July 30, 2010

Too Many Ancestors!

There are as many ways to organize your genealogy files and documents as there are surname variations. When I first started acquiring more information and photocopies of documents (many years ago) I used file folders - one for my father's side and one for my mother's.

I quickly realized that method wasn't working. My files were becoming too cumbersome and it was too hard to figure out what I had or what I needed.

Still believing that file folders were the method for me, I created one file folder for each surname - McGinnis, King, Dawson, Downey, Peer, Vollick etc for my dad's side and Fuller, Simpson, Page, Stead etc for my mom's. I colour coded the folders - pink for maternal lines, and blue for paternal. It worked well. For a short time. Soon I was lost - I had done so much research that I could no longer remember my lines easily. That meant I couldn't remember where Emily Sutton fit. What file folder was she in? Her husband's? Who was her husband? I had too many names and ancestors to remember.

So I switched to binders. One binder for each surname. In the front of each binder was a page with a cross-referencing system for every ancestor. I could at least look at the first page of every binder to see where Emily Sutton or another barely-remembered ancestor fit.

Soon my binder collection outgrew my bookshelves. And I grew weary of taking down each of the 30 plus binders one at a time to check for a name.

Yes you guessed it, I went back to file folders. I bought more filing cabinets. I filled one wall of my computer room. But for some lines I was searching all branches, that is, all siblings of my direct ancestors on every generation. That meant that soon I had to give one entire filing cabinet drawer to just one family name. So my PEER and VOLLICK and McGINNIS files soon had one drawer each. Inside I labelled file folders with titles PEER-Census, PEER-Land, PEER-B/M/D. All documents and notes for that specific family of PEER went into their respective folders. That worked well for many years.

But recently I realized it was not working for me anymore. It was too difficult to easily check such things as what census records I was missing for each person. I know I could keep a research log or a list by ancestor of what I have and what I need. But that proved to be just way too much extra work for me and didn't seem to answer my requirements either.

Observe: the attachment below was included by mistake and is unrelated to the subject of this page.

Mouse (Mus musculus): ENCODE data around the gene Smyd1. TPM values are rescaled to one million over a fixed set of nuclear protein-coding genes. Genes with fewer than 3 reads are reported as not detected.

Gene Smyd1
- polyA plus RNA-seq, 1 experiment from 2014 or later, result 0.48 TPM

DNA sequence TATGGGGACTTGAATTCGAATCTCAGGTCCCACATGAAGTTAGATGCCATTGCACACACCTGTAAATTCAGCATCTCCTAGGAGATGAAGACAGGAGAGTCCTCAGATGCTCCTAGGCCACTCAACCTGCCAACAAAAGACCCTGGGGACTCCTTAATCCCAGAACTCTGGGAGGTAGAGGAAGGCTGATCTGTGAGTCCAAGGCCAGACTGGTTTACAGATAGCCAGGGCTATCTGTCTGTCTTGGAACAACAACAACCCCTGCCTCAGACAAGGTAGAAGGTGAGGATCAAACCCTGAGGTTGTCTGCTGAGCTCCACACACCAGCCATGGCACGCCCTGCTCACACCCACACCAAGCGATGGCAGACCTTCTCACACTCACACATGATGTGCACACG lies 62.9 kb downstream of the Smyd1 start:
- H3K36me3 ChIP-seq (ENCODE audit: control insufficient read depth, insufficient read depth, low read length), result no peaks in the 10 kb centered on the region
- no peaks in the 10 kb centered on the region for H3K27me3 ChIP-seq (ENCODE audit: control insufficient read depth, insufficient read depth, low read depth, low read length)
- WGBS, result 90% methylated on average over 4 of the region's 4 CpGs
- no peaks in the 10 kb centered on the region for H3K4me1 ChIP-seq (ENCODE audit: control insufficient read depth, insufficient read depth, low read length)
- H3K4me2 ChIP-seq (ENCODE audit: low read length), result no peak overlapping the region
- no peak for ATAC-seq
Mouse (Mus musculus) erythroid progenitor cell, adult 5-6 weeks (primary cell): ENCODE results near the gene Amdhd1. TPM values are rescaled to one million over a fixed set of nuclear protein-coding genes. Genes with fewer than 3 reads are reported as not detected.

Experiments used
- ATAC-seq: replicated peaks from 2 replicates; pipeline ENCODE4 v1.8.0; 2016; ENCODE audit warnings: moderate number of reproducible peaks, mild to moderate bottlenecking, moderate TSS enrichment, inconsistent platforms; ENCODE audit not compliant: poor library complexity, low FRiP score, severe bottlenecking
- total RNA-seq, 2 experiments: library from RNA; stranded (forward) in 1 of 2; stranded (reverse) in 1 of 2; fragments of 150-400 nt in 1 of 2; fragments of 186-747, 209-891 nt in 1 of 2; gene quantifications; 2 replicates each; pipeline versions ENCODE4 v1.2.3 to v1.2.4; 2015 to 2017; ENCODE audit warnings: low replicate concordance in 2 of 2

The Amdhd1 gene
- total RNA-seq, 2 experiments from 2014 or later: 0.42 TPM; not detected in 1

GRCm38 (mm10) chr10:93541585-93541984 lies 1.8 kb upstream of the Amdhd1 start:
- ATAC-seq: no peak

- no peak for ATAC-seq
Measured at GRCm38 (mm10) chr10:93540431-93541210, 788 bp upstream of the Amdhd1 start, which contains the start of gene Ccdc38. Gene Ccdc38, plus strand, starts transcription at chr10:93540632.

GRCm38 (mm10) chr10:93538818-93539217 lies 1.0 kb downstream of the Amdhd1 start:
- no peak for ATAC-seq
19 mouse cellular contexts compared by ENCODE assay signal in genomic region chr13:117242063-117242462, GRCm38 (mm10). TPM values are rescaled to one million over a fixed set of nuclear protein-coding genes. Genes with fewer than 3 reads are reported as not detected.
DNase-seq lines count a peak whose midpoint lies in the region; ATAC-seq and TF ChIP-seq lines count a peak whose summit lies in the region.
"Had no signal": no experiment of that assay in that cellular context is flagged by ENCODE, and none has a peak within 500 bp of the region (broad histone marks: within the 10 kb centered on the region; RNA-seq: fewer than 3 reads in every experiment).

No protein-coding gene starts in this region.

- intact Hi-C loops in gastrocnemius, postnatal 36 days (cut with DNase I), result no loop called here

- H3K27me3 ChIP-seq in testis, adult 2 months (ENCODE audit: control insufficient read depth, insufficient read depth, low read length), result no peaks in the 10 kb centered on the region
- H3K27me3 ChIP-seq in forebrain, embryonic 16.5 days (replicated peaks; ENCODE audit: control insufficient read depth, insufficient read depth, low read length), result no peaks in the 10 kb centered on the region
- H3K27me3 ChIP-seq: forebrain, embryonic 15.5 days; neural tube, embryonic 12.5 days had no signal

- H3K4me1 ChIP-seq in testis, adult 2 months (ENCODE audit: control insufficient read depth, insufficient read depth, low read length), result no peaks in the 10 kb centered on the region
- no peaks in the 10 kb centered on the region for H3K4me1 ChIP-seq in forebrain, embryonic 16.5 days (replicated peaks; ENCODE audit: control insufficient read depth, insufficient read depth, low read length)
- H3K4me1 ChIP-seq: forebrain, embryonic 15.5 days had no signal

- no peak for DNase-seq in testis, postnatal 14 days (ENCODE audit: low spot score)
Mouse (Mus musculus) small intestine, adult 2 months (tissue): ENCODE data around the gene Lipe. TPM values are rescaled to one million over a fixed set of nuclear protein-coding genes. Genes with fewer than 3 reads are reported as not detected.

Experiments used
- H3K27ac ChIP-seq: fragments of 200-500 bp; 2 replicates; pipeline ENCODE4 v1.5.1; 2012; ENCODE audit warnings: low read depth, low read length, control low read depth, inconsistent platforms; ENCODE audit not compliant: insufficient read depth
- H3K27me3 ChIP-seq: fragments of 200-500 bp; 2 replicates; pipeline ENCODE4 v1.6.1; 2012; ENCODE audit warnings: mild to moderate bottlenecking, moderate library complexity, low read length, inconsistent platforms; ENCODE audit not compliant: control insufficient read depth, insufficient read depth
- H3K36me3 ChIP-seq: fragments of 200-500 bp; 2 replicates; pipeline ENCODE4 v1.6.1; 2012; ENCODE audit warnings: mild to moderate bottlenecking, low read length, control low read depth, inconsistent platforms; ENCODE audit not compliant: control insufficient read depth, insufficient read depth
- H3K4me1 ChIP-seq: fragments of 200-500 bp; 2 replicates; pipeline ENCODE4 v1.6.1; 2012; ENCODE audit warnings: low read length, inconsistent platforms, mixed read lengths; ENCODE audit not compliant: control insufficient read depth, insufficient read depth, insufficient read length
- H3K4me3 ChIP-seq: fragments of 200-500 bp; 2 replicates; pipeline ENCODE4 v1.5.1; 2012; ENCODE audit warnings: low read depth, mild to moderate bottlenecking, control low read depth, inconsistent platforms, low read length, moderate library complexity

My next brief attempt at reorganization involved buying hanging file folder cases. Inside each I put 6 file folders. They were labelled by individual name - Peer, Jacob - DOCUMENTS; Peer, Jacob - NOTES and Peer, Jacob - SCANNED. That allowed me to sort by person by documents, notes and whether or not I had scanned the documents. I love this method. But there's a huge problem! I have too many ancestors. I seriously do.

I've been researching for over 30 years. I've done a lot of work on my lines. I've found ancestors back to the early 1600s on several of my Dad's side. And let's not even get into my Mother's ENGLISH side! English records go back a long long way. With diligent research you can find a lot of ancestors going back a very long way.

Since I haven't got a room big enough to put all those hanging file folders (think 40 ft x 40 ft might be big enough), this method isn't going to work for all my lines. Especially since I'm very keen on searching all siblings on all generations. Phew. Why do I search siblings? Because you never know what details you might find about your direct by looking for a sibling's marriage or death or obituary etc.

So I'm in a bit of a mess. I have my research partially in hanging file folders. I have some in my filing cabinets. I have a few in binders. My next step is to sit down and think long and hard about how to organize thousands and thousands of pieces of paper in a way that suits me and my work habits.